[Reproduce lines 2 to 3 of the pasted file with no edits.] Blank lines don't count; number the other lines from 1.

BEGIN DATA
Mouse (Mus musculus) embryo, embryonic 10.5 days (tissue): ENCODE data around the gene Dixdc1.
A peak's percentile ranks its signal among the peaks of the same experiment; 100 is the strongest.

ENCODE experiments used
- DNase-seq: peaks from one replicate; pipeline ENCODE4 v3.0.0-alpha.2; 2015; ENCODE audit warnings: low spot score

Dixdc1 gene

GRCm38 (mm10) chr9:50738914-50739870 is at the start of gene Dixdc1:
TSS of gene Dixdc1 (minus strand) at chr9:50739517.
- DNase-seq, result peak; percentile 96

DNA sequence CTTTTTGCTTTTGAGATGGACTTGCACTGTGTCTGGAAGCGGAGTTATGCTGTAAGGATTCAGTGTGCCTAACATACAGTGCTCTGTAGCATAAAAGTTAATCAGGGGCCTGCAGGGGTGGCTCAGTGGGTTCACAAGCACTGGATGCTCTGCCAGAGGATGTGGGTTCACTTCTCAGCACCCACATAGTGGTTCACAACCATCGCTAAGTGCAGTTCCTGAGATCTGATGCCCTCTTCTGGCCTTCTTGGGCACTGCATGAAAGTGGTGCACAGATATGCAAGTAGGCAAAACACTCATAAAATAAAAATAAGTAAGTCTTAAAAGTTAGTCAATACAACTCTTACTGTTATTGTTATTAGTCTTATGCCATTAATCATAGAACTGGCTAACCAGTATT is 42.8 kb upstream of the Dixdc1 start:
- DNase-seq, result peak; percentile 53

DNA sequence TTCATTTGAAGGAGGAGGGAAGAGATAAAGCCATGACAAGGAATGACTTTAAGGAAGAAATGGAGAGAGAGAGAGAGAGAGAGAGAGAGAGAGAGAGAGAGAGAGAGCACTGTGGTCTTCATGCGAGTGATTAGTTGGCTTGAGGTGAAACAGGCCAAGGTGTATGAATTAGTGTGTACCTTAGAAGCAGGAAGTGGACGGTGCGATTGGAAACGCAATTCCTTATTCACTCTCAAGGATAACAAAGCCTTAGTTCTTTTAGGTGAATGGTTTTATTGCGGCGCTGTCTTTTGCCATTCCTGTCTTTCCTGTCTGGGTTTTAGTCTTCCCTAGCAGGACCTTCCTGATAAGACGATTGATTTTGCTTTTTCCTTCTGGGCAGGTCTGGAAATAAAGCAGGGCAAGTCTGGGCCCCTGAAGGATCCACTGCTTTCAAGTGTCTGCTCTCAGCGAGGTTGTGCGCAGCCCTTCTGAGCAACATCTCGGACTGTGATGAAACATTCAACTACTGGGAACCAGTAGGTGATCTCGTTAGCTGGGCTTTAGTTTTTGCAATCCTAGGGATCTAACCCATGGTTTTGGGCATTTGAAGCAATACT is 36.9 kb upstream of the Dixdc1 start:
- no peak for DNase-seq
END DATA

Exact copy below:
A peak's percentile ranks its signal among the peaks of the same experiment; 100 is the strongest.

ENCODE experiments used